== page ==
I went to j-school after college not knowing whether I wanted to be a journalist. I thought I did; I’d interned with a newspaper, t.v. news station, and public relations department. But I didn’t have any formal journalism training at that point, and I wasn’t exactly sure what I wanted to do with my liberal arts degree. I figured even if I didn’t go into journalism, a j-degree would serve me well. Turned out I loved reporting, interviewing, learning. Getting to write was a side perk.
After j-school I worked for the Houston Chronicle for three years. I loved that job, but I knew if I didn’t take this backpacking trip I’d been dreaming about, eventually the desire would wear off; there are only so many years of your life when riding in a crowded bush taxi sounds like fun.
Journalism hasn’t only changed the way I travel, it has changed the way I live. I look at everything with a keen eye because of my reporting background. I see stories on the street, I hear them in conversations. They leap out at me like the bolded words in this interview. I’m never afraid of asking questions; I figure if I’m wondering about something, someone else probably is, too.
At my writer’s residency in Georgia in September, one of the artists made an observation during dinner. He had noticed that most of our conversations had a similar pattern: one artist would talk about his encounter with a bear, then another would chime in with her bear encounter, and so on.
But I never did that, he said. Instead of adding my own stories to the mix, I always asked a question about someone else’s story, dug deeper into their tale. Why did the bear do that? How did you feel? Did that ever happen again? Until he brought this up, it had never occurred to me; I didn’t do it consciously. But I’m sure it’s a function of being a journalist.
Not at all! I’m interviewing for full-time journalism jobs right now.
When I left my job at the Houston Chronicle in May 2008 to travel and freelance in Africa, I thought I was taking a temporary hiatus. I didn’t expect to take a year away from full-time work after my trip to write a book (although I’d always wanted to write a travel memoir) and I certainly didn’t expect a recession, which hit the fan while I was traveling. I didn’t know it would be this hard to get a job when I was ready for one — but I still don’t regret leaving to experience Africa.
Of course, the job outlook around the country combined with the woes of journalism might make it impossible for me to find a reporting job I want — which means I may eventually need to look outside of that box. But for now, my preference is certainly journalism.
Have a good lede that hooks readers right off the bat. If you fail at this, you fail at the entire story. Make the reader want to continue past the first sentence or first paragraph. This applies to blog posts, articles, books, everything.
Also check out this post on my blog: Writerly lessons I learned from journalism.
My book is about backpacking solo through French-speaking Africa — what that was like as a woman and how it ended up being more difficult than I expected. I wasn’t the traveler who started out timid and realized through my journey how much I was capable of. I was the over-confident, independent-to-a-fault woman who thought she could do everything on her own and recognized, through travel, that it was okay — and sometimes necessary — to lean on others.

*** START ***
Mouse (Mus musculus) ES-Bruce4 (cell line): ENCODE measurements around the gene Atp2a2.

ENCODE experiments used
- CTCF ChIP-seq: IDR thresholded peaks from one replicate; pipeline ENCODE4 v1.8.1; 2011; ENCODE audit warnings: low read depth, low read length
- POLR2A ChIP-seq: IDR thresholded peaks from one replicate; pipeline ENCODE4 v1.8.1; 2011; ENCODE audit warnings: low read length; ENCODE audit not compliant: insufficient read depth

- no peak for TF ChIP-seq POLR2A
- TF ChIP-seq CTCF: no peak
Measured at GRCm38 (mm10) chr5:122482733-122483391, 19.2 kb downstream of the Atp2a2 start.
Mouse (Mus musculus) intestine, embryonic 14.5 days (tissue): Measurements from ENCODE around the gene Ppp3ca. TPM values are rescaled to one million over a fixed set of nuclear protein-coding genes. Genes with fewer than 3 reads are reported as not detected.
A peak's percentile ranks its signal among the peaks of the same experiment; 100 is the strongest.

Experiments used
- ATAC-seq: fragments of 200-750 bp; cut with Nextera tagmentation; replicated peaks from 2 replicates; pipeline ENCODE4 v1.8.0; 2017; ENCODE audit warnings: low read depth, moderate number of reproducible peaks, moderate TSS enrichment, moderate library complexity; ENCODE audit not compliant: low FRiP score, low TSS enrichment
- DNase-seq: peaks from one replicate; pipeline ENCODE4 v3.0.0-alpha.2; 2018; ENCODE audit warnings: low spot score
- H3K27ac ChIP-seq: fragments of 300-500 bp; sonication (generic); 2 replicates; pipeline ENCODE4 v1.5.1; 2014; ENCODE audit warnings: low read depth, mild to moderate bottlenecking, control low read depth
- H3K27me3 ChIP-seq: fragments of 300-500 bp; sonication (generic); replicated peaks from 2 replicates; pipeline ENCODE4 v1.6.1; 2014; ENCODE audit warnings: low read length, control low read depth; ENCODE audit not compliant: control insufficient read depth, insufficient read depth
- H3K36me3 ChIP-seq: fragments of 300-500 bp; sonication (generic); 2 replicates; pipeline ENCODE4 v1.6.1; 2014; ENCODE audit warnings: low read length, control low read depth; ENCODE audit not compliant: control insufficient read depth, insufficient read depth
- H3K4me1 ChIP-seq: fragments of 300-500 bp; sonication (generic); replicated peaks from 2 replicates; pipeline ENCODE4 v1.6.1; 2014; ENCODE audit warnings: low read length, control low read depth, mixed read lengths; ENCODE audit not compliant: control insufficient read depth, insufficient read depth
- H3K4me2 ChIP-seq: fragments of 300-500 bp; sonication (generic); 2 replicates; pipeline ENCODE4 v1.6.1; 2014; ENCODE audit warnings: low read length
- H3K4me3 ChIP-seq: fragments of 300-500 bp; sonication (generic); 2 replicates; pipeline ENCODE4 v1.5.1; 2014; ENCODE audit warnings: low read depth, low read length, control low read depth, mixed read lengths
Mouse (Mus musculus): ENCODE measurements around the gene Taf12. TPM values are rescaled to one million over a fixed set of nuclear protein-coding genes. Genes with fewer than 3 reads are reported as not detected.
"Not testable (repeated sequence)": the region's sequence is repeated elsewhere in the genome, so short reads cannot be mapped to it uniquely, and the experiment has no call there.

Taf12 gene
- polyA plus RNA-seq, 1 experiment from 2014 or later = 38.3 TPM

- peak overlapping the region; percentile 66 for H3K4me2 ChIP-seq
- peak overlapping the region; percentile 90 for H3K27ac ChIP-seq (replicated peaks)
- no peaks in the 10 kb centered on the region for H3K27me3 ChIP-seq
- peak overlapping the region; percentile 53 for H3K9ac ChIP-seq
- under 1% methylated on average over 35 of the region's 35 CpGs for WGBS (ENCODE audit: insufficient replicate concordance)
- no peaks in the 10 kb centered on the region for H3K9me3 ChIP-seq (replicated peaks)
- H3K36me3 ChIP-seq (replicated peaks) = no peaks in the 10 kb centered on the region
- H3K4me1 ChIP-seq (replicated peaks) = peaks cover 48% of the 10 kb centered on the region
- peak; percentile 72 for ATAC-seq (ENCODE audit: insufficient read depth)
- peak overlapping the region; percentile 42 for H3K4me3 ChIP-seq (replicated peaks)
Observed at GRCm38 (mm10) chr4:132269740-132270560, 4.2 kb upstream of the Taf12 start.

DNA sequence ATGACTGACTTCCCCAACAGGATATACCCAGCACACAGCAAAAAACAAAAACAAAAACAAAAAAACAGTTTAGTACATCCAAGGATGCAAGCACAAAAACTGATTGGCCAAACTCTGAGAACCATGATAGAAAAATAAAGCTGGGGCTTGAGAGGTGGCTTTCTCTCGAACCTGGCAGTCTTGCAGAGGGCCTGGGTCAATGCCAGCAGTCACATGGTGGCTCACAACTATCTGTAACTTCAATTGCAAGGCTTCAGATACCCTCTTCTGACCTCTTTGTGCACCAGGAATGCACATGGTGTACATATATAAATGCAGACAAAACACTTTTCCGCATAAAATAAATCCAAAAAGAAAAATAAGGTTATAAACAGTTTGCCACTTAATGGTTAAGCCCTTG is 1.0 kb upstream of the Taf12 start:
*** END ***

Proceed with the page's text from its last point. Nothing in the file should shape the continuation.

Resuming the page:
Rather than writing an entire first draft and then revising — which is generally what authors seem to advise — I revised as I wrote. A big part of writing a book is figuring out what works for you, and that’s what worked for me.
I wrote the book entirely out of order, starting with my favorite parts of the journey, then circling back around to the beginning and filling in holes. Along the way I shared chapters with my critique group, but they were reading them out of order, so they weren’t really critiquing the book as much as they were individual stand-alone stories.
A big part of my revision was tying all the chapters together, taking pieces out and adding parts in to create one narrative with themes. When I thought the manuscript was decent, I handed it over to five editor-type friends, who offered ideas for how I could improve it. I incorporated those ideas in a final revision.
I’m not sure I would write my next book in the same way, but this was what worked for me on my first round. It was the only way I knew, to follow what felt right.
That I’m better at journalistic writing! This type of first-person writing did not come easy to me. I enjoyed it and I’m glad I did it — and I’m psyched to revise once the right agent offers to take me on. It also inspired me to write more short-form personal essays. But I’m looking forward to getting back to writing about other people.
A huge role. Publishers now leave most of promotion up to the author, and I think I have a leg up in that realm compared with other new authors who aren’t famous. I’ve got a solid online presence between my blog and Twitter, and I’ve cultivated a lot of relationships both online and in person with people who I’m hoping will help me.
I also have an advantage being a journalist; not only do I have contacts in the media world, I know how to approach reporters because I am one. I’ve tossed enough PR pitches into the trash that I know what works and what doesn’t. A big part of my book proposal is dedicated to how I will use these skills and contacts to promote the book.
But none of that matters unless my book is awesome — which I think is the lesson here for writers. The bottom line: you’ve got to tell a good story, and tell it well.